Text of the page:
Quoted from NicoVolta:
Hey there... has this project moved ahead? After examining "broken EM's" (games with poor rule sets) in another thread I was curious to know more about Hot Tip. Looks like there is no reason at all to shoot for the captive ball. Risky shot and not many points. Looks like a good candidate for a rules tweak.
Hoo boy, this thread has gone without an update for a while...
So, starting back from my last post: I assembled the pictured boards, and discovered some major design flaws with my solenoid control board (as in, when I plug them in the CPU starts smoking). So I redesigned those, and put them in the queue for my next PCB order. And then had a flash of inspiration and redesigned them again. Still haven't ordered them. While working on them and the light matrix boards, I realized I'm a complete idiot. What does a light matrix need? 8 PNP transistors for the columns and 8 NPN transistors for the rows. What does a solenoid driver board control? 16 Solenoids, via 16 transistors. No reason to design a whole second board, a generalized 16 transistor board could handle both cases easily.
I also got the display board produced and assembled, and while I was bored one week wrote the entirety of the code to handle both the original rule set and my redesigned ruleset, and let you switch between them by holding the start button in attract mode. Then I stumbled across a working system 6 boardset, so I stuck that in Hot Tip, and it worked! Well, darn, I've spent all this time making half of an entire replacement boardset and code for the game, and now the game plays just fine. Not the best rules, but it's still pretty fun! Actually playing the game also made me realize that the left kickout hole is really hard to hit on purpose, which makes me question my ruleset centered around shooting the hole to collect your bonus. (It also kicks down the middle half the time, grr) Luckily, I also picked up a Laser Ball without boards, and Laser Ball seems to be another game with, if not broken rules, than at least really boring ones (or at least I assume, since it seems to be really unpopular). So, I figured, my replacement boardset would work just as well in Laser Ball as in Hot Tip (and so would the original Williams boards), so I planned to go back to building the boards, design a ruleset for Laser Ball as well, and then decide which of the custom rulesets I liked more to determine which game got the custom boards and which got the original.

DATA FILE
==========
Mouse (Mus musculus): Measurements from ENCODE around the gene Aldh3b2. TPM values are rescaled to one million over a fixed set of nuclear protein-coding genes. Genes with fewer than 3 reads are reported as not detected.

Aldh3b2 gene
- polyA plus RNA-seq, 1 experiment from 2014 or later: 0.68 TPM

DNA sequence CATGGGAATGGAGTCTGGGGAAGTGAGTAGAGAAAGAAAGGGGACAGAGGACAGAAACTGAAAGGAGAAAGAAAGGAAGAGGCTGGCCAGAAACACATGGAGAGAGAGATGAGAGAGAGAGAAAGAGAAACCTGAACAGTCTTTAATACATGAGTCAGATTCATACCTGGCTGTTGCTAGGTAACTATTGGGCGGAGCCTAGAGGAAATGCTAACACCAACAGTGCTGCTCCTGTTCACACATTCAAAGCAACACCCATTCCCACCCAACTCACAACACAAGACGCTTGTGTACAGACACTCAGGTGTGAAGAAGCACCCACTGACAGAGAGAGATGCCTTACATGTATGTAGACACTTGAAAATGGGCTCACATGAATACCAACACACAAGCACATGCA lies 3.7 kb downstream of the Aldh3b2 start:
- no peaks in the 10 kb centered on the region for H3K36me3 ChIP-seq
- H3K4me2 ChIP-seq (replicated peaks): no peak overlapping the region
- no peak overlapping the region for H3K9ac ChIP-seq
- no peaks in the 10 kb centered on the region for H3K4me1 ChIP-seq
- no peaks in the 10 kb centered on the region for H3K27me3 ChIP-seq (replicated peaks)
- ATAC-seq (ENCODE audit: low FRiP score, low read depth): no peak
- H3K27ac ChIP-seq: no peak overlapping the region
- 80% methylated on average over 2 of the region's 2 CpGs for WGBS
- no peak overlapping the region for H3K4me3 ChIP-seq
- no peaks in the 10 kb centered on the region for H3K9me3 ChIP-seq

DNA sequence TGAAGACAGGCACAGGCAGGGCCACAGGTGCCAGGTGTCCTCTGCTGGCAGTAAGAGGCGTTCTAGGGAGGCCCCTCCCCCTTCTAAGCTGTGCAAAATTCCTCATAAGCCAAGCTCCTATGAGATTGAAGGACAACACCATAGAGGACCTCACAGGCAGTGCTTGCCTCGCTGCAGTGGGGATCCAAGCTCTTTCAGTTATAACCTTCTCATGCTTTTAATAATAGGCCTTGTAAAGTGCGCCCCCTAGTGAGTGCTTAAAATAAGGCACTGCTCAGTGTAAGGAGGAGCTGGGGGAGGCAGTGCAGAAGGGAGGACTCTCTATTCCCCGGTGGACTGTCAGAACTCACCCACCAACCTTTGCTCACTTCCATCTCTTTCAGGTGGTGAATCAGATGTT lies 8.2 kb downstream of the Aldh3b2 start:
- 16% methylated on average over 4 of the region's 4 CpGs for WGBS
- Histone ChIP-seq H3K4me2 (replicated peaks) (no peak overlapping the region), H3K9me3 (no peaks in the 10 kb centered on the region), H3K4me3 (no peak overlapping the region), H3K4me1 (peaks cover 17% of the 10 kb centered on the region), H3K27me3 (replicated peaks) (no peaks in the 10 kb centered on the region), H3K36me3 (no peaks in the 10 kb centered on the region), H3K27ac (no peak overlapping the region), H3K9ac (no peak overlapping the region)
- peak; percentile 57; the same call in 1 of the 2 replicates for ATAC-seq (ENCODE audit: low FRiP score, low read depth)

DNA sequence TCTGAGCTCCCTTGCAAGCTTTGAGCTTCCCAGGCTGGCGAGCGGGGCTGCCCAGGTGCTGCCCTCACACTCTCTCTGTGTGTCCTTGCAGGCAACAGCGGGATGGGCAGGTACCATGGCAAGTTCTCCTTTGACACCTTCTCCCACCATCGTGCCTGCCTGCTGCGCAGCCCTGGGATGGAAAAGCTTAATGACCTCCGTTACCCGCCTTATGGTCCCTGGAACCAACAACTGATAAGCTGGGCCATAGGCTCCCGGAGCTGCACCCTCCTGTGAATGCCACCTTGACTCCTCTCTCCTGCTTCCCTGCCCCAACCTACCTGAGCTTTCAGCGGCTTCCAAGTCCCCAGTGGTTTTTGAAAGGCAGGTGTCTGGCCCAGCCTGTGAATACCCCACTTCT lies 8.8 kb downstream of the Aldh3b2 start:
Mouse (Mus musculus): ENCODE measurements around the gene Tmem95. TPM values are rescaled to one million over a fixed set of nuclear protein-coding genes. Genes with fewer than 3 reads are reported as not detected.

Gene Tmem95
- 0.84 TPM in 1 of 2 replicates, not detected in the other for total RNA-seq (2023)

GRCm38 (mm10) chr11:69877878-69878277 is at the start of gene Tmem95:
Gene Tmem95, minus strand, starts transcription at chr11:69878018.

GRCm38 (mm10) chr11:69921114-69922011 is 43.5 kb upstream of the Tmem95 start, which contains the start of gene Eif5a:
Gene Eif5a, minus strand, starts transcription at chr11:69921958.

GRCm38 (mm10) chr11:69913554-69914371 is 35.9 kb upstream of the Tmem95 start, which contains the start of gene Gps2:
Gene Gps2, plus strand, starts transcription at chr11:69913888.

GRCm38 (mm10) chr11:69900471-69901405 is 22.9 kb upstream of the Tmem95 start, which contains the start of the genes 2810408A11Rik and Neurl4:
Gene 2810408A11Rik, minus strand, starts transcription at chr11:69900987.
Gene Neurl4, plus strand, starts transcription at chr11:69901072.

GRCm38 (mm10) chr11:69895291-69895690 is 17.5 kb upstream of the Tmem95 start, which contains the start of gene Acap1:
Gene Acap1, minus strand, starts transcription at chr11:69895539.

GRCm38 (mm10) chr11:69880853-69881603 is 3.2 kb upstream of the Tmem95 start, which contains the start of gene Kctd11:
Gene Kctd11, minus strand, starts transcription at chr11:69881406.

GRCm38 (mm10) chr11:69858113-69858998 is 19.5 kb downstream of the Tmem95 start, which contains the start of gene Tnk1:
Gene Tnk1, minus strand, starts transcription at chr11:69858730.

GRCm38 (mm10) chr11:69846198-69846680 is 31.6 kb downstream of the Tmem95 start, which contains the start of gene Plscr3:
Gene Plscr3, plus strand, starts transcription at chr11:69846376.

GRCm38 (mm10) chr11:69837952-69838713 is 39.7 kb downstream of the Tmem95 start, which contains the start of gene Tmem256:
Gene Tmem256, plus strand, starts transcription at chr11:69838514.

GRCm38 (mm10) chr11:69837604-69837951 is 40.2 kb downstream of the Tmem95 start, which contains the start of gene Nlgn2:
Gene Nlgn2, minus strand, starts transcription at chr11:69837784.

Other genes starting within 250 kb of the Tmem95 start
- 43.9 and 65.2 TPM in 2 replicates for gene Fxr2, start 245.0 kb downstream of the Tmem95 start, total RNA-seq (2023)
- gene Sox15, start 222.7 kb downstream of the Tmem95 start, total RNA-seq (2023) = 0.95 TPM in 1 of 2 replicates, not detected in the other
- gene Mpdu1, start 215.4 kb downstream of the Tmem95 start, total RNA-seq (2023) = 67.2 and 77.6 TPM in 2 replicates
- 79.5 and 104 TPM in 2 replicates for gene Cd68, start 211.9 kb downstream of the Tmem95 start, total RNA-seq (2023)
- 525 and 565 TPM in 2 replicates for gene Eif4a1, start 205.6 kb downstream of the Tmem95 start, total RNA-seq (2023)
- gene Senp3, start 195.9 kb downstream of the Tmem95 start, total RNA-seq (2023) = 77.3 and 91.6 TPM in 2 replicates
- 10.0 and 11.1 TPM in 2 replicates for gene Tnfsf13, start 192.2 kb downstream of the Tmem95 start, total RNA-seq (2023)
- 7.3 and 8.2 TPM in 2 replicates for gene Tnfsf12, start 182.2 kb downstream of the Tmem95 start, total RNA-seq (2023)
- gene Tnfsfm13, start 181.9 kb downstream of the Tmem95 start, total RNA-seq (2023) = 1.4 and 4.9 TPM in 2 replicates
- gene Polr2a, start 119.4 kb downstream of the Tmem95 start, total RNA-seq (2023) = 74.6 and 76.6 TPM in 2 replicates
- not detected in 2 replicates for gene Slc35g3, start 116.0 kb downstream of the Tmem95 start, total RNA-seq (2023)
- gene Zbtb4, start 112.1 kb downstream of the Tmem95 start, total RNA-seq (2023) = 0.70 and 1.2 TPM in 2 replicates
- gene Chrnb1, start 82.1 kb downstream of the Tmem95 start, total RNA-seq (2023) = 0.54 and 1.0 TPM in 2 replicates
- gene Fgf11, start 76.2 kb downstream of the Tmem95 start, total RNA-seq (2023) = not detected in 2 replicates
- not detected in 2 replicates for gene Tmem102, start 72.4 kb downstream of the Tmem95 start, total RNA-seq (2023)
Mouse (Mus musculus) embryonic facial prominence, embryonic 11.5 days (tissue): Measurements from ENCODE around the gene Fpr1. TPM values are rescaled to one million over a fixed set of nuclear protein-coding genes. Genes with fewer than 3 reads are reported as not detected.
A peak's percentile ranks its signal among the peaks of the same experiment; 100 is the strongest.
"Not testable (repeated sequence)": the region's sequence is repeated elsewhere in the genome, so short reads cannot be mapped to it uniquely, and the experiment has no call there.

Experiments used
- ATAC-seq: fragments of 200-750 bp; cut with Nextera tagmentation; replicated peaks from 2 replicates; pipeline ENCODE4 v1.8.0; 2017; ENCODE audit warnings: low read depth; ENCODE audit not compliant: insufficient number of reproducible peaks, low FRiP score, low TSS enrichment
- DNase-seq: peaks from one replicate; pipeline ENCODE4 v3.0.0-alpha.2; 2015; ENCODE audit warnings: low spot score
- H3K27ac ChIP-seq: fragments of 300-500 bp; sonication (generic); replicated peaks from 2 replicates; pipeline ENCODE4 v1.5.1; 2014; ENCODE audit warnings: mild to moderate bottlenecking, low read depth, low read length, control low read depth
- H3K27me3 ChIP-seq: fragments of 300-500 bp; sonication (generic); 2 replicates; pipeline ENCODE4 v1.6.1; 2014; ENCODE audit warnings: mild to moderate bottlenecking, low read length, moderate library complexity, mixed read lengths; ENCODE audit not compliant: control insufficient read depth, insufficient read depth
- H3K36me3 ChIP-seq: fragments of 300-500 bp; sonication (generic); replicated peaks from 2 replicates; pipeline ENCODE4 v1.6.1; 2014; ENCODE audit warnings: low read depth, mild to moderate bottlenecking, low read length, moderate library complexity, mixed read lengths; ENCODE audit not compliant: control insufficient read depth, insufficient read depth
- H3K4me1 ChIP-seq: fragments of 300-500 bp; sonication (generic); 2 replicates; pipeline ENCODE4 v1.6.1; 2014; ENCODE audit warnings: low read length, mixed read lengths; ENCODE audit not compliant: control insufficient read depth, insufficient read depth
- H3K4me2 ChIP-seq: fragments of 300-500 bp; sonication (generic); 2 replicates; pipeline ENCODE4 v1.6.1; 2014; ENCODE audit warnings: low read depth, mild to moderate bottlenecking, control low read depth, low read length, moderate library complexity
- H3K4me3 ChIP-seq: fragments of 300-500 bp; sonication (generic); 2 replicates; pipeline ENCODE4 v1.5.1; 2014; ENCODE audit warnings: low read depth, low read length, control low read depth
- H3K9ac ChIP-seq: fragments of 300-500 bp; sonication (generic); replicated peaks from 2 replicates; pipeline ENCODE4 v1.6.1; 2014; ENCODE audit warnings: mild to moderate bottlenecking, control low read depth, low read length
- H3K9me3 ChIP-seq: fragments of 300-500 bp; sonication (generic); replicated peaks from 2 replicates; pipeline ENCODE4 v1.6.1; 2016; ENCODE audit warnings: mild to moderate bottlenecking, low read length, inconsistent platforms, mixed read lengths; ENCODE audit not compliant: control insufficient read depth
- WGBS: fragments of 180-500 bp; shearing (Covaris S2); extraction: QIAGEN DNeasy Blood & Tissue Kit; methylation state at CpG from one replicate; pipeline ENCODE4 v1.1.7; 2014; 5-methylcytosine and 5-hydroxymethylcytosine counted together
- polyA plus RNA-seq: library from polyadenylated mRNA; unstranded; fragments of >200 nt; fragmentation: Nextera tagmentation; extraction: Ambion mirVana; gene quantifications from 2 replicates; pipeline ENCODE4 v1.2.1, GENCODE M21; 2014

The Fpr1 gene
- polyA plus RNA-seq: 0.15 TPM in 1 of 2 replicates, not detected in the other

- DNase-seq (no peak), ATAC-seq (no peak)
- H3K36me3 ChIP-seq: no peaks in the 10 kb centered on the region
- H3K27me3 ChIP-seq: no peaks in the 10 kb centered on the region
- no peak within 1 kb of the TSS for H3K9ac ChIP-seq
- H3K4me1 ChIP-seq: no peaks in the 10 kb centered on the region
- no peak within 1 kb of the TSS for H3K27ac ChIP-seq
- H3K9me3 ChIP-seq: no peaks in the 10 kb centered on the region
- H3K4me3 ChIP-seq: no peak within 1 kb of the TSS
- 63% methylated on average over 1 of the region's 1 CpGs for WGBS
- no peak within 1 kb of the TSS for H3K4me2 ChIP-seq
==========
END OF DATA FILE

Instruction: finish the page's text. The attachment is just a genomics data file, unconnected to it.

While I was designing some custom Laser Ball rules, and also working on numerous other projects, and starting to get parts and ideas together for a custom build I've been wanting to do, I stumbled on another system 6 boardset, mostly working,and stuck that set in Laser Ball. Crap, now I've got two mostly working games, half a set of custom boards, and two rulesets I've designed for them! What am I going to do now?
While I was fixing some problems on Laser Ball's boards, I noticed that they had the memory addresses for all the chips labeled on the schematics, but didn't pay much attention. Weeks later, driving home from league night, my mind got to wandering: "it's not like those boards are that complicated", I thought to myself. "I understand what all the chips do, and how all the IOs work... And if you know how all the IOs work, how hard can it be to write the logic to control the IOs? And if that's not hard, then it can't really be that hard to just teach myself 6800 ASM, backwards engineer all the boards, and write my own custom OS and game code from scratch!"
Night time zacaj driving down the highway alone gets some really stupid ideas.... But a week later I'd taught myself assembly, backwards engineered the hardware, and written code to manage all the solenoids, lights, displays, and switches (at least, in pinmame). I was on a roll! Within a month I could easily have a playable base game implemented on the original hardware; this could be great!
And then I bought a disassembled flood damaged PotC last month and all that other fun stuff went on the backburner I'm super good with managing my time and projects, yes I am.
As for the captive ball, Nico, it's not the biggest shot ever, but it's worth more than it looks. A good lit spinner is worth what, 10-20k? A lit captive ball, besides being much easier to light, awards (iirc) 3000 points right away, plus 3000 bonus, which is often doubled to 6000. So the captive ball might be worth 9k, and it's worth that much way more often than I manage to get the spinner lit. And lighting the spinner turns on the invisible outlane magnets too. It's no Algar, but it's not like you avoid shooting it. Also it's really satisfying to hit... If I were coding the game I would have made it worth, say, 5k unlit, and 25k lit with double bonus, for a bit of rebalancing. Or maybe even have it temporarily light the spinner? But it's not quite as broken as some people make it out to be, personally.